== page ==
University lecturers are teaching basic computing concepts which could and should be taught in primary school, says software engineer Stephanie Sheehan. Photo: iStock
aoiseach, we have a problem.
That’s something Leo Varadkar is probably hearing more and more these days, but he would do well to take a very close look at a worrying statistic in today’s CAO results.
We know how important technology is and how the country’s economic future will be greatly influenced by our ability to produce highly skilled software developers, computer scientists and engineers capable of leading the drive for technological innovation and advancement.
Those of us working in the software industry live that aspiration every day and drive it on relentlessly.
But on the political, social and educational levels there is a disturbing gap between aspiration and reality.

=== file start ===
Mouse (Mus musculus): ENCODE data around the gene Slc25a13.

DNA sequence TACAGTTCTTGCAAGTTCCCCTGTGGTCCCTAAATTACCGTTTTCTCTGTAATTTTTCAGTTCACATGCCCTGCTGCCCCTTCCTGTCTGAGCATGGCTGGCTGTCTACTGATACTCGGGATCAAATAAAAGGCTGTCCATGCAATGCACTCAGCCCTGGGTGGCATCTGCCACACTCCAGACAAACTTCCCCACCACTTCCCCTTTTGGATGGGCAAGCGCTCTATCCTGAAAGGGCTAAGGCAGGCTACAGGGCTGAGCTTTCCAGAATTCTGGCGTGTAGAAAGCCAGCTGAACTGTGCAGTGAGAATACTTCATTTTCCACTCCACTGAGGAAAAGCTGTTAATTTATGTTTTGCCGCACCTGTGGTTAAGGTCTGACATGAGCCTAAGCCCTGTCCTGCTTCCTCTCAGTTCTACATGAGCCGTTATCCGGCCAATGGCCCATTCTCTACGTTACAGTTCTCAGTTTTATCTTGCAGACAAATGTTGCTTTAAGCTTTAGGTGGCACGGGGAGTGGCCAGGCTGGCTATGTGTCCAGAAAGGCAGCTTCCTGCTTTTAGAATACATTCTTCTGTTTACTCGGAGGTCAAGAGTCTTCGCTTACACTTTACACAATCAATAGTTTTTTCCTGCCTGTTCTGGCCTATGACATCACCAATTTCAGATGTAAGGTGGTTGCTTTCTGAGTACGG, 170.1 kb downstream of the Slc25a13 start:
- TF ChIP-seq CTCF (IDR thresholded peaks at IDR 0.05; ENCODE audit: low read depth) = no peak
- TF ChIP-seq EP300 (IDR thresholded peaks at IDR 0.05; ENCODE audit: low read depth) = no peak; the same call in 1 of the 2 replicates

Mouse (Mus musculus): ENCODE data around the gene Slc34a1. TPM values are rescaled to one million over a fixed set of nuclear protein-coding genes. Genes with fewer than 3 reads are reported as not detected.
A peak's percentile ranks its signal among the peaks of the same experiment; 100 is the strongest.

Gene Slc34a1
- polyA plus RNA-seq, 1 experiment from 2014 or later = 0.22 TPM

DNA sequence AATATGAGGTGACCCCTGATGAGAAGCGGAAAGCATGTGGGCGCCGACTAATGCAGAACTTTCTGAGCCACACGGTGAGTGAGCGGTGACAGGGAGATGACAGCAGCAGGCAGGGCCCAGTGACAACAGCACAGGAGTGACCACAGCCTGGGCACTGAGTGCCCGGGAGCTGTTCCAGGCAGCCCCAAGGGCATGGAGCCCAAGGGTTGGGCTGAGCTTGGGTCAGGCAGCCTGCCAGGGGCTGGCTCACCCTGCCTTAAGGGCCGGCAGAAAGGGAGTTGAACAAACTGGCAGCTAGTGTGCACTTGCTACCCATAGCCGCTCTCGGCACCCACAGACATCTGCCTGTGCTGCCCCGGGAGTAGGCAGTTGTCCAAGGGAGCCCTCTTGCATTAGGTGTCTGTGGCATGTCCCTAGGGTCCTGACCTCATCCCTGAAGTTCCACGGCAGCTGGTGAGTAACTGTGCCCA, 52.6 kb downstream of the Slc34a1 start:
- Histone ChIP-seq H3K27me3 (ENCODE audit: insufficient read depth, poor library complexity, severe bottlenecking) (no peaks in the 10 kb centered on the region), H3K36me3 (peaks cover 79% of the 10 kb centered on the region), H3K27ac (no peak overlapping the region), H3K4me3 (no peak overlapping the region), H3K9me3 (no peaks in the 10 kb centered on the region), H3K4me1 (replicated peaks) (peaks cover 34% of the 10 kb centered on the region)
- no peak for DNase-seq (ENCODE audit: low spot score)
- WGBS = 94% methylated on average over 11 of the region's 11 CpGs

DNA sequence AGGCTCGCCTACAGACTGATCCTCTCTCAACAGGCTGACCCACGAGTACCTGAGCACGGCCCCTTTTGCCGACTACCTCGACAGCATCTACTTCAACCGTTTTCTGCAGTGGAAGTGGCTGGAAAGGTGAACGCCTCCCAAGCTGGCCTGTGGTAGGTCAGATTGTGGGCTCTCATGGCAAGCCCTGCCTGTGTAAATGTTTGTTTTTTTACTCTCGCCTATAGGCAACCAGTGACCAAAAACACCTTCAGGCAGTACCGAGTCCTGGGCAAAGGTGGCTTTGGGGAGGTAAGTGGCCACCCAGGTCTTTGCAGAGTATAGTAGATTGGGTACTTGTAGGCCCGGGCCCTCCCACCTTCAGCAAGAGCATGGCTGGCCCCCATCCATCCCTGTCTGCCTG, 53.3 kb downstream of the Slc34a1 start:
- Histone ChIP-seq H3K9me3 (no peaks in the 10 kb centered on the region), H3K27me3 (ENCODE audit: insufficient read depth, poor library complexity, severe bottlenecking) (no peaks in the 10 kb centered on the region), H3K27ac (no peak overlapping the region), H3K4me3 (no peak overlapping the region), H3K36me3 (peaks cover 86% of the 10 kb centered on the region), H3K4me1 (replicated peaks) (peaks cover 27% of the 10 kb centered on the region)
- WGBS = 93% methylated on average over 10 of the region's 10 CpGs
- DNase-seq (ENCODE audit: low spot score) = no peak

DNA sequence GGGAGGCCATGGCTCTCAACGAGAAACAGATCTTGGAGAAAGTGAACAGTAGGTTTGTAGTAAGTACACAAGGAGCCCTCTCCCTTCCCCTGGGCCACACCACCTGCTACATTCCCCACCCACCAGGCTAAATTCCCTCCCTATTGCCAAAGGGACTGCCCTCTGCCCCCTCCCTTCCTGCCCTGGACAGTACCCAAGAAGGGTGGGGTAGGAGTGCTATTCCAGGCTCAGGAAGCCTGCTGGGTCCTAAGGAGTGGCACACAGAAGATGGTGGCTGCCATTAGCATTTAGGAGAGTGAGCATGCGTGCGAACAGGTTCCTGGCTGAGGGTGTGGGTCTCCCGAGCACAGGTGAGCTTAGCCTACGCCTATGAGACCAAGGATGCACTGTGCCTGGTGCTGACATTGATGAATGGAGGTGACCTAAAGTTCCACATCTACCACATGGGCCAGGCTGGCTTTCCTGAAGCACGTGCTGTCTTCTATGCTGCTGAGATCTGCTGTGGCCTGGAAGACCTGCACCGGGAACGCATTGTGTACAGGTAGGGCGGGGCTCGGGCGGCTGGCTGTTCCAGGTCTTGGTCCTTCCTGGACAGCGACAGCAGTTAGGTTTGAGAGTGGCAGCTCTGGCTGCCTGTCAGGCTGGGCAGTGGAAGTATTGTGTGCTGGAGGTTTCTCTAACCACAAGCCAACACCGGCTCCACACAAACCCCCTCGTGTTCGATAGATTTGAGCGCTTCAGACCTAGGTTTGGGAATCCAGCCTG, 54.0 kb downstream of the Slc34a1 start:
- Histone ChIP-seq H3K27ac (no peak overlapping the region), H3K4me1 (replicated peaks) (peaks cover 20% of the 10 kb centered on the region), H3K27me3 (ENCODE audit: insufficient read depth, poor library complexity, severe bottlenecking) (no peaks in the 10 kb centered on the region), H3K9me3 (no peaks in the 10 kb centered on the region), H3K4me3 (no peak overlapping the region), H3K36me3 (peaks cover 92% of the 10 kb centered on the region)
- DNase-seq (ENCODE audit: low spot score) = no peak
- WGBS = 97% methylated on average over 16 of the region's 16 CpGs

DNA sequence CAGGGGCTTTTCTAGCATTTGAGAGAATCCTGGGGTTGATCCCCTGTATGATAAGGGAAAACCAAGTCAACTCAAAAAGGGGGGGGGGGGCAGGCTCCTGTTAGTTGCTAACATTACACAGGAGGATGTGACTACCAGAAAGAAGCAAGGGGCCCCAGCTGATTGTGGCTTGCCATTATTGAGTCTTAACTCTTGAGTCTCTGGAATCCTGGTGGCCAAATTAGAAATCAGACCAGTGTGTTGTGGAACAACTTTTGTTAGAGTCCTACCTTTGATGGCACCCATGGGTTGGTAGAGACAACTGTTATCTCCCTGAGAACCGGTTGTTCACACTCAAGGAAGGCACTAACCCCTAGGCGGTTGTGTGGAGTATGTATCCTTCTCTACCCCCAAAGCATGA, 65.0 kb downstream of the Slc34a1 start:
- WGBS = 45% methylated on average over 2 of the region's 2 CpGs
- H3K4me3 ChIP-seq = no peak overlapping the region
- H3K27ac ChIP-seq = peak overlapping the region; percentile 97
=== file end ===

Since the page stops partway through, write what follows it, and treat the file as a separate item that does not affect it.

We’ve had no shortage of national plans and programmes stressing what needs to be done.
Take, for example, the first sentence in Ireland’s National Skills Strategy 2025: “Ireland is competing globally on the basis of talent and on Ireland’s growing reputation for innovation.
“Winning the war for talent can be achieved by ensuring that all of Ireland’s citizens have access to the skills they need to succeed in life; and Irish business has the people with the skills they need to grow.”
Here’s more: “Employers cannot source more relevant skills without responsive education and training providers nor without students pursuing the right education and training courses.”
Speaking at its 2016 launch, minister of State Damien English said: “Winning the war for talent is key to keeping the recovery going and for future sustainable economic growth.”
He said this as the Manpower Group reported the highest global shortage in skilled talent in more than a decade. Of more than 42,000 employers surveyed, 40 per cent reported difficulties in filling roles.
So the Government speaks of winning the war for talent in the context of increased global competition for fewer highly-skilled people when our future depends on being at the cutting edge of technology.